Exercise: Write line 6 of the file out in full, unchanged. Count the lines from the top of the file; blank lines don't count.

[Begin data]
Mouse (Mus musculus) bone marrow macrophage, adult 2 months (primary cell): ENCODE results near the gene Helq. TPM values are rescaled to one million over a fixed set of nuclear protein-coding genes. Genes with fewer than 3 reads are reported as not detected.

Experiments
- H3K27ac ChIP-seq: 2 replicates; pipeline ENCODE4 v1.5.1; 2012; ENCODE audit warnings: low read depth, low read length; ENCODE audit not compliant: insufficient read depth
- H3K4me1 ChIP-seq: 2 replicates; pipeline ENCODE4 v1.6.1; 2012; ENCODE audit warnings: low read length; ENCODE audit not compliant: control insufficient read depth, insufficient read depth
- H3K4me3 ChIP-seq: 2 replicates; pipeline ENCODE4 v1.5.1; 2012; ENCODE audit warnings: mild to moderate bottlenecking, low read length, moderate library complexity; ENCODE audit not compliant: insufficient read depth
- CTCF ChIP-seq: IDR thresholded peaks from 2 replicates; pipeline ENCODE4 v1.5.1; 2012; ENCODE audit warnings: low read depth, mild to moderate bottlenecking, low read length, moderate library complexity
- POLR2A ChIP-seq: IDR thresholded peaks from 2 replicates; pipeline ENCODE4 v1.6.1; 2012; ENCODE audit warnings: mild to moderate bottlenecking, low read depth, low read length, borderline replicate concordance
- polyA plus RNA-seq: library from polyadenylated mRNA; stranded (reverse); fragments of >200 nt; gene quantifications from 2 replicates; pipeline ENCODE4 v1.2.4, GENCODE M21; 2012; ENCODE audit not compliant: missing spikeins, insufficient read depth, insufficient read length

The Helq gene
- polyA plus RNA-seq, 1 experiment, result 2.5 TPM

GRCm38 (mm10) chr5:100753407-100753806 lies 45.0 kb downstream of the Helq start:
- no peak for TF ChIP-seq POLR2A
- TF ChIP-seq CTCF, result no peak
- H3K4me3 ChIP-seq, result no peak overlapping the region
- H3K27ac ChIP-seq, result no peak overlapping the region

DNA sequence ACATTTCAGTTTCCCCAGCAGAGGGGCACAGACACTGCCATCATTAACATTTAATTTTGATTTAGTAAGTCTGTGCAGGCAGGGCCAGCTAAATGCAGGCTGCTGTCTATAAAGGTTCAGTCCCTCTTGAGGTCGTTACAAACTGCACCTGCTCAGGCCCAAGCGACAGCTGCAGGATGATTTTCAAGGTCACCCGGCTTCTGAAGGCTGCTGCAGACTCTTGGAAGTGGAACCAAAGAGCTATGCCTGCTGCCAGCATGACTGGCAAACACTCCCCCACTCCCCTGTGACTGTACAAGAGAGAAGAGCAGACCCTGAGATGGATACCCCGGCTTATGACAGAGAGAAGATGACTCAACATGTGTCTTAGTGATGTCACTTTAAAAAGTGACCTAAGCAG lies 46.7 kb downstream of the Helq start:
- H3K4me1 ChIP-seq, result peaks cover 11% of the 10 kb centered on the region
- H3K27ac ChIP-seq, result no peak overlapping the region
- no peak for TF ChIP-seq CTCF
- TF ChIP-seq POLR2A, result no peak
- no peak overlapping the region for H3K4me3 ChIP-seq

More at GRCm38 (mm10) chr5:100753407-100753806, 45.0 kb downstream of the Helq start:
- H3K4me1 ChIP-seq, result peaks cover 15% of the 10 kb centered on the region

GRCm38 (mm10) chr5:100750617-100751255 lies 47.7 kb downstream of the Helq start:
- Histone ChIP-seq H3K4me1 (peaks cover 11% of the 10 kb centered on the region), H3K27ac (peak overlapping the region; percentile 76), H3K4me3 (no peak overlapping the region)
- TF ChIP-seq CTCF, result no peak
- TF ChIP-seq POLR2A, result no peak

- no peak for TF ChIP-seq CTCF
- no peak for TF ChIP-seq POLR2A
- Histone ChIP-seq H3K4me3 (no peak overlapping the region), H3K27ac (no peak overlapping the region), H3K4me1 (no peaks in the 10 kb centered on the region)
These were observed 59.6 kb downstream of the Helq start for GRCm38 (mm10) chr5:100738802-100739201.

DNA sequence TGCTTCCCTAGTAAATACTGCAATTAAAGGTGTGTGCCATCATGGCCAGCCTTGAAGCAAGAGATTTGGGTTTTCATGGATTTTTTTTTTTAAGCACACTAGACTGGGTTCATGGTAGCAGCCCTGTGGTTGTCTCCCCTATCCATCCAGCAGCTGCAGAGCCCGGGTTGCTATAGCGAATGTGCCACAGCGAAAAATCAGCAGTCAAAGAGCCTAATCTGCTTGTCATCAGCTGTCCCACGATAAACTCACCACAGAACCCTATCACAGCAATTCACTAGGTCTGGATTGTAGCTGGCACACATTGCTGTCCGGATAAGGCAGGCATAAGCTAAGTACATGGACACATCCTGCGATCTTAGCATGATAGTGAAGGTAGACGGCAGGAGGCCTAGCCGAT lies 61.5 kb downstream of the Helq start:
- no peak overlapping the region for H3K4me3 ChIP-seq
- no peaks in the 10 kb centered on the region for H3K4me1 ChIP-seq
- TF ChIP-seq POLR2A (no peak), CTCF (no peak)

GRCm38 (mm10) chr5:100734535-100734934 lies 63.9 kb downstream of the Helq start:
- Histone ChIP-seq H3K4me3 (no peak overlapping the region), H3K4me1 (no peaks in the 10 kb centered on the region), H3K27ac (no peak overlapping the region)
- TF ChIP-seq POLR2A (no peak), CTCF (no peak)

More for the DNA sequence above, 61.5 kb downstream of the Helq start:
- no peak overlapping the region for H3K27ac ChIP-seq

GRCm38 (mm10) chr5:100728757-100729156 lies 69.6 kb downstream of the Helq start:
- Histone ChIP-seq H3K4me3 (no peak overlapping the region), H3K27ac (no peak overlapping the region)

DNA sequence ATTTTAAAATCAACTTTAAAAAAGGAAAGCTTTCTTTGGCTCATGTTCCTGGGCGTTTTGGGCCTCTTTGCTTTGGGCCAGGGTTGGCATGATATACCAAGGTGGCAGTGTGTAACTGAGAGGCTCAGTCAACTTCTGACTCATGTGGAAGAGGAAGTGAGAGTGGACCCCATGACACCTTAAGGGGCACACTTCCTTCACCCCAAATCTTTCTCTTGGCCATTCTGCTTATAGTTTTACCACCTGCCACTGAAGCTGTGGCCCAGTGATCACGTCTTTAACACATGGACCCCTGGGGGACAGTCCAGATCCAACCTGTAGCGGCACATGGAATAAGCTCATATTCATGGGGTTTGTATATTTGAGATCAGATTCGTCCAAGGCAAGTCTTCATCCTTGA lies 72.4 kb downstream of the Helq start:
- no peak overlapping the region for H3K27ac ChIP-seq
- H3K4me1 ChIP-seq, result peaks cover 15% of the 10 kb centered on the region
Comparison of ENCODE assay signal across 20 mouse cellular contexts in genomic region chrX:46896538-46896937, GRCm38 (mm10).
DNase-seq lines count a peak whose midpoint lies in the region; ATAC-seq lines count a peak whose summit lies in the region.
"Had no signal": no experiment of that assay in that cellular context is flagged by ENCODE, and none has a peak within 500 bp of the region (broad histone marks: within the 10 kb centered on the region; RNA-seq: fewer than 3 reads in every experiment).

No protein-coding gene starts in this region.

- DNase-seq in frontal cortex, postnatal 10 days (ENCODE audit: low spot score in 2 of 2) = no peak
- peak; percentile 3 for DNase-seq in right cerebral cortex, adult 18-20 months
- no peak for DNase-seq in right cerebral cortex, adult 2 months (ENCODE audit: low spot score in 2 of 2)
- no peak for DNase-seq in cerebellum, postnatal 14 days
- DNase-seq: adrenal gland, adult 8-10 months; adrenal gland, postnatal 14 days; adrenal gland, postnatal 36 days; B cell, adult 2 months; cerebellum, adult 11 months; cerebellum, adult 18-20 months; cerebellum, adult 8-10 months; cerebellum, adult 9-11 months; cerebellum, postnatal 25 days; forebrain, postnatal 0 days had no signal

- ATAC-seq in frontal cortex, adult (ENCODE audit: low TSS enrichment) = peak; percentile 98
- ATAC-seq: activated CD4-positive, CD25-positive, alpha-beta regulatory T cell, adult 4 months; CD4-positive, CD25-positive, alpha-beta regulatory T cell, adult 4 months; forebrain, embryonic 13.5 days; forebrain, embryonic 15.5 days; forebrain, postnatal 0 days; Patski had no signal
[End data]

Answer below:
- CTCF ChIP-seq: IDR thresholded peaks from 2 replicates; pipeline ENCODE4 v1.5.1; 2012; ENCODE audit warnings: low read depth, mild to moderate bottlenecking, low read length, moderate library complexity